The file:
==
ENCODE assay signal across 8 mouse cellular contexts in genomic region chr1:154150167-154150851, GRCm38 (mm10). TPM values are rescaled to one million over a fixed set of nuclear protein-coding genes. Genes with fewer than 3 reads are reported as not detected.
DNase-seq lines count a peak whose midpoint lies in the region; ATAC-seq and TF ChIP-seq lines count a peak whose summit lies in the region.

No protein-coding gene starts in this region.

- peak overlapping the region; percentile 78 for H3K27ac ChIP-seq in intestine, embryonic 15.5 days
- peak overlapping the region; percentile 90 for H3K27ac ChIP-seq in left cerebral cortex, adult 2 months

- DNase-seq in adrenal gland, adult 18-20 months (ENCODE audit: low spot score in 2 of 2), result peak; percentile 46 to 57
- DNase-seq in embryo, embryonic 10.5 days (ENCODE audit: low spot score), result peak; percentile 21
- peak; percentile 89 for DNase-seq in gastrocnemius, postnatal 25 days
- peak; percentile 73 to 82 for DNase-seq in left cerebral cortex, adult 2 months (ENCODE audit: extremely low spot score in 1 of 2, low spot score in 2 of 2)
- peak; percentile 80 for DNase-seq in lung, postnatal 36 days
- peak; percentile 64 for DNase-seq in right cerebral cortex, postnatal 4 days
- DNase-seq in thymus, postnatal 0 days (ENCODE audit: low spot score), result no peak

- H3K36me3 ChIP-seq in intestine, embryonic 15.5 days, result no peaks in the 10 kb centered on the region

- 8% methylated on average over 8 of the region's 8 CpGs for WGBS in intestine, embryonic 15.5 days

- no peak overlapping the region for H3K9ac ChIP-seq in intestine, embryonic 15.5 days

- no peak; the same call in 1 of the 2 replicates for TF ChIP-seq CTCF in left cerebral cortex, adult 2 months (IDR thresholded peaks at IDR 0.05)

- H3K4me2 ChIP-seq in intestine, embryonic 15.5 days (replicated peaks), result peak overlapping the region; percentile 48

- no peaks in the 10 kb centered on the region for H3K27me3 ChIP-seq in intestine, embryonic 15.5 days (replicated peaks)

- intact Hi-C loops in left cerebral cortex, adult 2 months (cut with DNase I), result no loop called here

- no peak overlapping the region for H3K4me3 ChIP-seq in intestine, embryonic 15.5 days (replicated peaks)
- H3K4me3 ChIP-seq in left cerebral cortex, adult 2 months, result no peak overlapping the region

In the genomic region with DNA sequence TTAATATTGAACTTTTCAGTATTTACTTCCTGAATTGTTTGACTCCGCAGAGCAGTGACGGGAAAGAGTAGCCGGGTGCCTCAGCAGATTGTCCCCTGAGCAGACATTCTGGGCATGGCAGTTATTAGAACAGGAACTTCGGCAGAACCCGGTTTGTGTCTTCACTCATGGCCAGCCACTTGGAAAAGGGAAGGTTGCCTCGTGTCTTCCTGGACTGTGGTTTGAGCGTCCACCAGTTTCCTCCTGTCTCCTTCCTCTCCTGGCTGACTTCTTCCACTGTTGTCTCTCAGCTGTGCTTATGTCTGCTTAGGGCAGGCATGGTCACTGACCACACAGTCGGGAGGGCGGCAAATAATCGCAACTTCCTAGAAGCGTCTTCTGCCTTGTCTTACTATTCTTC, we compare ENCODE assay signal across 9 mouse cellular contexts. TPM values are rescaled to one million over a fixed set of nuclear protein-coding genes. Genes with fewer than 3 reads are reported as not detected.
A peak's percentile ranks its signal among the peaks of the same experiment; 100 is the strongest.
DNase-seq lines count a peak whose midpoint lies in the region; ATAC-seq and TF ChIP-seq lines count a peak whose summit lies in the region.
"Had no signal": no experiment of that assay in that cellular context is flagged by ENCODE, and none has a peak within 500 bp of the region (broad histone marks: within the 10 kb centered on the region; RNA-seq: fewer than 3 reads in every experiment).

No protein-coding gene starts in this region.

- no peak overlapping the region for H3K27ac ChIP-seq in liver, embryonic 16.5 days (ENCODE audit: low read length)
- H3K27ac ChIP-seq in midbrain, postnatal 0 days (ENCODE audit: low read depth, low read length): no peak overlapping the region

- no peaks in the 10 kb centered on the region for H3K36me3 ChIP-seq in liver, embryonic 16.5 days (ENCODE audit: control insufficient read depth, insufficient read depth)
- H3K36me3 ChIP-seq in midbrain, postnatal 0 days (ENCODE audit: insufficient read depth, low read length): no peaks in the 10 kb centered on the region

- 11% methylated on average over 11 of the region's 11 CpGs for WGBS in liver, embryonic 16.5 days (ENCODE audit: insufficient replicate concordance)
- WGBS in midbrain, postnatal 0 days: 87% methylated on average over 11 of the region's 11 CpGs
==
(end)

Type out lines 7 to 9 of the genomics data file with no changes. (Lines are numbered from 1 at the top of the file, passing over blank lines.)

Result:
- DNase-seq in embryo, embryonic 10.5 days (ENCODE audit: low spot score), result peak; percentile 21
- peak; percentile 89 for DNase-seq in gastrocnemius, postnatal 25 days
- peak; percentile 73 to 82 for DNase-seq in left cerebral cortex, adult 2 months (ENCODE audit: extremely low spot score in 1 of 2, low spot score in 2 of 2)